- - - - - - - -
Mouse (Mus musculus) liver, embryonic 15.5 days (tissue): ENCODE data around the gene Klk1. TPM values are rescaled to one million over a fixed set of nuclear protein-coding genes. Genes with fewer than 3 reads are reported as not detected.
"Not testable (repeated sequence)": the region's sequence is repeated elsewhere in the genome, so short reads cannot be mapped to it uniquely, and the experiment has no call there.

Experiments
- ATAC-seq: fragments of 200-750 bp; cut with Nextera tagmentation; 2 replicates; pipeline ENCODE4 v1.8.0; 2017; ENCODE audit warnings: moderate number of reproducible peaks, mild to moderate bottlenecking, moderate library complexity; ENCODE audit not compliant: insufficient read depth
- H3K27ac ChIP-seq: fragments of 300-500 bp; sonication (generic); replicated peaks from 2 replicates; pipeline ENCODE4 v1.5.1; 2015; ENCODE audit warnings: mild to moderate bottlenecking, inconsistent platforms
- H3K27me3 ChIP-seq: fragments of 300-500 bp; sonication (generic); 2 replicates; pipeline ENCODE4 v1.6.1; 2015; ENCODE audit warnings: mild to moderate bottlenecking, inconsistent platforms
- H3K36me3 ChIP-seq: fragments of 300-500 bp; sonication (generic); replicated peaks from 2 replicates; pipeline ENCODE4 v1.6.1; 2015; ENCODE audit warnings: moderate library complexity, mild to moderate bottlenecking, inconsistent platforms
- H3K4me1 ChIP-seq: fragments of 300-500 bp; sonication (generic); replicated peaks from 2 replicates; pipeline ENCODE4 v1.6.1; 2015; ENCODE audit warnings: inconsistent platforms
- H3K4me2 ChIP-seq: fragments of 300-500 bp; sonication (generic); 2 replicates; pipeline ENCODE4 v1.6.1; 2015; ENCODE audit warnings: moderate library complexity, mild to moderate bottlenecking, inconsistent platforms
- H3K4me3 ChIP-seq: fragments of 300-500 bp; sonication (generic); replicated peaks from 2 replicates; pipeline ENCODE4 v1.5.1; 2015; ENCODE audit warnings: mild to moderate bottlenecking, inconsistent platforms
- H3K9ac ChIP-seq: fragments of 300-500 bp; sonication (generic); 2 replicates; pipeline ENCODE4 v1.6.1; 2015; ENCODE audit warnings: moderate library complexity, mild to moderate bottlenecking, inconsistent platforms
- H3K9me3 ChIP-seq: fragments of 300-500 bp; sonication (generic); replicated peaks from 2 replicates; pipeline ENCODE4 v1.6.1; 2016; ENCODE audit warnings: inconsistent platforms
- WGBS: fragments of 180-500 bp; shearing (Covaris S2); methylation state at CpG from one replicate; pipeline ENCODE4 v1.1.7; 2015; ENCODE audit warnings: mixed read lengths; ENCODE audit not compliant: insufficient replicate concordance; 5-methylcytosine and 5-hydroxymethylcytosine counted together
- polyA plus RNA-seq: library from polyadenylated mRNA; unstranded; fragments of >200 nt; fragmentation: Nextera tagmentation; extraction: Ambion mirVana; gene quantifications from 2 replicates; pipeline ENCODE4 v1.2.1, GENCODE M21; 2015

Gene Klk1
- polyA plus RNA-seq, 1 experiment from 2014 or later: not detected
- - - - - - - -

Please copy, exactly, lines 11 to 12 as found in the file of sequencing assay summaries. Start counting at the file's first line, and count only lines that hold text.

- H3K9ac ChIP-seq: fragments of 300-500 bp; sonication (generic); 2 replicates; pipeline ENCODE4 v1.6.1; 2015; ENCODE audit warnings: moderate library complexity, mild to moderate bottlenecking, inconsistent platforms
- H3K9me3 ChIP-seq: fragments of 300-500 bp; sonication (generic); replicated peaks from 2 replicates; pipeline ENCODE4 v1.6.1; 2016; ENCODE audit warnings: inconsistent platforms